AuthorRoutson, Kanin Josif
KeywordsCrop Wild Relatives
Arid Lands Resource Sciences
AdvisorNabhan, Gary P.
MetadataShow full item record
PublisherThe University of Arizona.
RightsCopyright © is held by the author. Digital access to this material is made possible by the University Libraries, University of Arizona. Further transmission, reproduction or presentation (such as public display or performance) of protected items is prohibited except with permission of the author.
EmbargoRelease after 28-Oct-2012
AbstractHuman-induced land degradation and climate change can reduce agricultural productivity and increase susceptibility to food shortages at local and global scales. Planting perennial crop species, such as fruit and nut crops, may be an intervention strategy because of their beneficial contributions to sustainable agriculture and human nutrition. Many perennial temperate fruit and nut species are however, particularly vulnerable to frost events, drought, insufficient chill hours, and disease and insect outbreaks. Modifying these species to yield harvests under a wider range of biotic and abiotic conditions may increase the value and long-term viability of perennials in agroecosystems. This dissertation examines adaptation and ecogeography in temperate perennial fruit crops, using apple (Malus sensu lato) as an example for case studies. The resilience of feral domestic apple trees in abandoned farmstead orchards throughout the southwestern U.S. indicates plasticity in adapting to local environmental conditions. Dendrochronology reveals these trees tend to persist where they have access to supplemental water, either as shallow groundwater or irrigation. While domestic apples are cultivated under a range of growing conditions, wild relatives of agricultural crops may further expand the cultivable range of the species. Crop wild relatives are species closely related to agricultural species, including progenitors that may contribute beneficial traits to crops. Sampling the genetic variation in crop wild relatives may benefit from ecological genetics and GIS theory to reveal genetic structure. The Pacific crabapple is an example of a wild apple relative that may contain genetic variation useful in apple breeding. Species distribution modeling of the Pacific crabapple identifies a narrow climatic window of suitable habitat along the northern Pacific coast, and genetic fingerprinting reveals a highly admixed genetic structure with little evidence of natural or cultural selection. While the moist coastal Pacific Northwest is not necessarily characteristic of many apple-growing regions, the species may have useful adaptations transferable to domestic apples. Genetic resources offer a promising source of raw material for adapting crops to future agricultural environments; their characterization, conservation, and use may offer important contributions to adaptation and use of perennial crops in agro-ecosystems.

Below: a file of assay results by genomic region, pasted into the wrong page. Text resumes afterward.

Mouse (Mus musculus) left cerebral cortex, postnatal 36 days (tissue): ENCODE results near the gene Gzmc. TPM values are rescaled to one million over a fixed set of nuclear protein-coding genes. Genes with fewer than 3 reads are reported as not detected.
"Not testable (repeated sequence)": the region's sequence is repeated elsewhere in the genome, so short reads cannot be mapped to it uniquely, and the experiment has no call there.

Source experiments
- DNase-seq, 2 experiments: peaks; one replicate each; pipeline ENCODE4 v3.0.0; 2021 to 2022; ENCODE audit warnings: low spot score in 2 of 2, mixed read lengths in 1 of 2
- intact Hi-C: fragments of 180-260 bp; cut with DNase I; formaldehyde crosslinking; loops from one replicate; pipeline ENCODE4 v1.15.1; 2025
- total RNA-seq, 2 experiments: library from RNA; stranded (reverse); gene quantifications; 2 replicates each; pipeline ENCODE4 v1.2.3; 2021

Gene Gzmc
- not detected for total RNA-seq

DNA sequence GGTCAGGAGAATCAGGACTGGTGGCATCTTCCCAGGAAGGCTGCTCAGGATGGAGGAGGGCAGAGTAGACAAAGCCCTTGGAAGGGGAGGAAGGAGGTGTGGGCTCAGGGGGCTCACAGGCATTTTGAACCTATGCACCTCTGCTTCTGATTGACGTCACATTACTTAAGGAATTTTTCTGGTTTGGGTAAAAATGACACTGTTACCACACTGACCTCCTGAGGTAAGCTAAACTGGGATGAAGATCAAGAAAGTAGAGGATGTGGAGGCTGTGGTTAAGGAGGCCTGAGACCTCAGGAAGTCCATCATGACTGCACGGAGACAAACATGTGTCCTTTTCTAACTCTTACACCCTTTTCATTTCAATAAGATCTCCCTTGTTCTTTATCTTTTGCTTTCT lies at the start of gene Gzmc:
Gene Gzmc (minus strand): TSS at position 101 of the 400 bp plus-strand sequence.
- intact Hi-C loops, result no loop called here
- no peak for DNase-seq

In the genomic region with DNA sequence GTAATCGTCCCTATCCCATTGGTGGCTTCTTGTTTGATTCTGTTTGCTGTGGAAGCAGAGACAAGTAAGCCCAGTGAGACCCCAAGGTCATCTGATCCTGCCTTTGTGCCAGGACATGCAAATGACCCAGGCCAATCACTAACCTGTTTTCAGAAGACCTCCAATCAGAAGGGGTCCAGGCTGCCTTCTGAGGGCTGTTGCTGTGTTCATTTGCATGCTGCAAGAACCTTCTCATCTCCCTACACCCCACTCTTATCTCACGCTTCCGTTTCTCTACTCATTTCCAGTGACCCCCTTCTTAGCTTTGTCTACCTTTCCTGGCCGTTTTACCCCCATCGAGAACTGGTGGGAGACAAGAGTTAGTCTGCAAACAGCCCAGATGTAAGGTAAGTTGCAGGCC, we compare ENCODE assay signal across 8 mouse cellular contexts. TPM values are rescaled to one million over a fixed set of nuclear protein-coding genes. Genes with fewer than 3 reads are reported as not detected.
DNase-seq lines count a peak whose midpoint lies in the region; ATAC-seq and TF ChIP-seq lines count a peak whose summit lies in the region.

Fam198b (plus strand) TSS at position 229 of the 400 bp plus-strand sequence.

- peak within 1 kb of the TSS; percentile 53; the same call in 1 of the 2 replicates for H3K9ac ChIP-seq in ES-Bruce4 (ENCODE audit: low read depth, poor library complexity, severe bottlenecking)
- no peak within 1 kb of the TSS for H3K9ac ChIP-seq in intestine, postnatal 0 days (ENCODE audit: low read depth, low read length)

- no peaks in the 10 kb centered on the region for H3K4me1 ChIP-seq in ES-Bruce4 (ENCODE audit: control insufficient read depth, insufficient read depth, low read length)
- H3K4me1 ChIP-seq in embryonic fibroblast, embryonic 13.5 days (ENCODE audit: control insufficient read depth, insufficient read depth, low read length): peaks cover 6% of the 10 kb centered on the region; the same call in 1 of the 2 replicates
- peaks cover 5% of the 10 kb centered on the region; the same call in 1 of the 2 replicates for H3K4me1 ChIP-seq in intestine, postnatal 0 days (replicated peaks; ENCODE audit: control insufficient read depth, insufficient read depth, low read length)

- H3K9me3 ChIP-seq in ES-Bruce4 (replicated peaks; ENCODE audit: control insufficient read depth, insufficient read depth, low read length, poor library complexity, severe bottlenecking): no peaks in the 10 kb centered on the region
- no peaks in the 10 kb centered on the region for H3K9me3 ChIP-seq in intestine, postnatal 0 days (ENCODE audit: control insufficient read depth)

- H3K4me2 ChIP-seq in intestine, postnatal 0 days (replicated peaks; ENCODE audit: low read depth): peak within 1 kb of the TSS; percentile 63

Degree ProgramGraduate College
Arid Lands Resource Sciences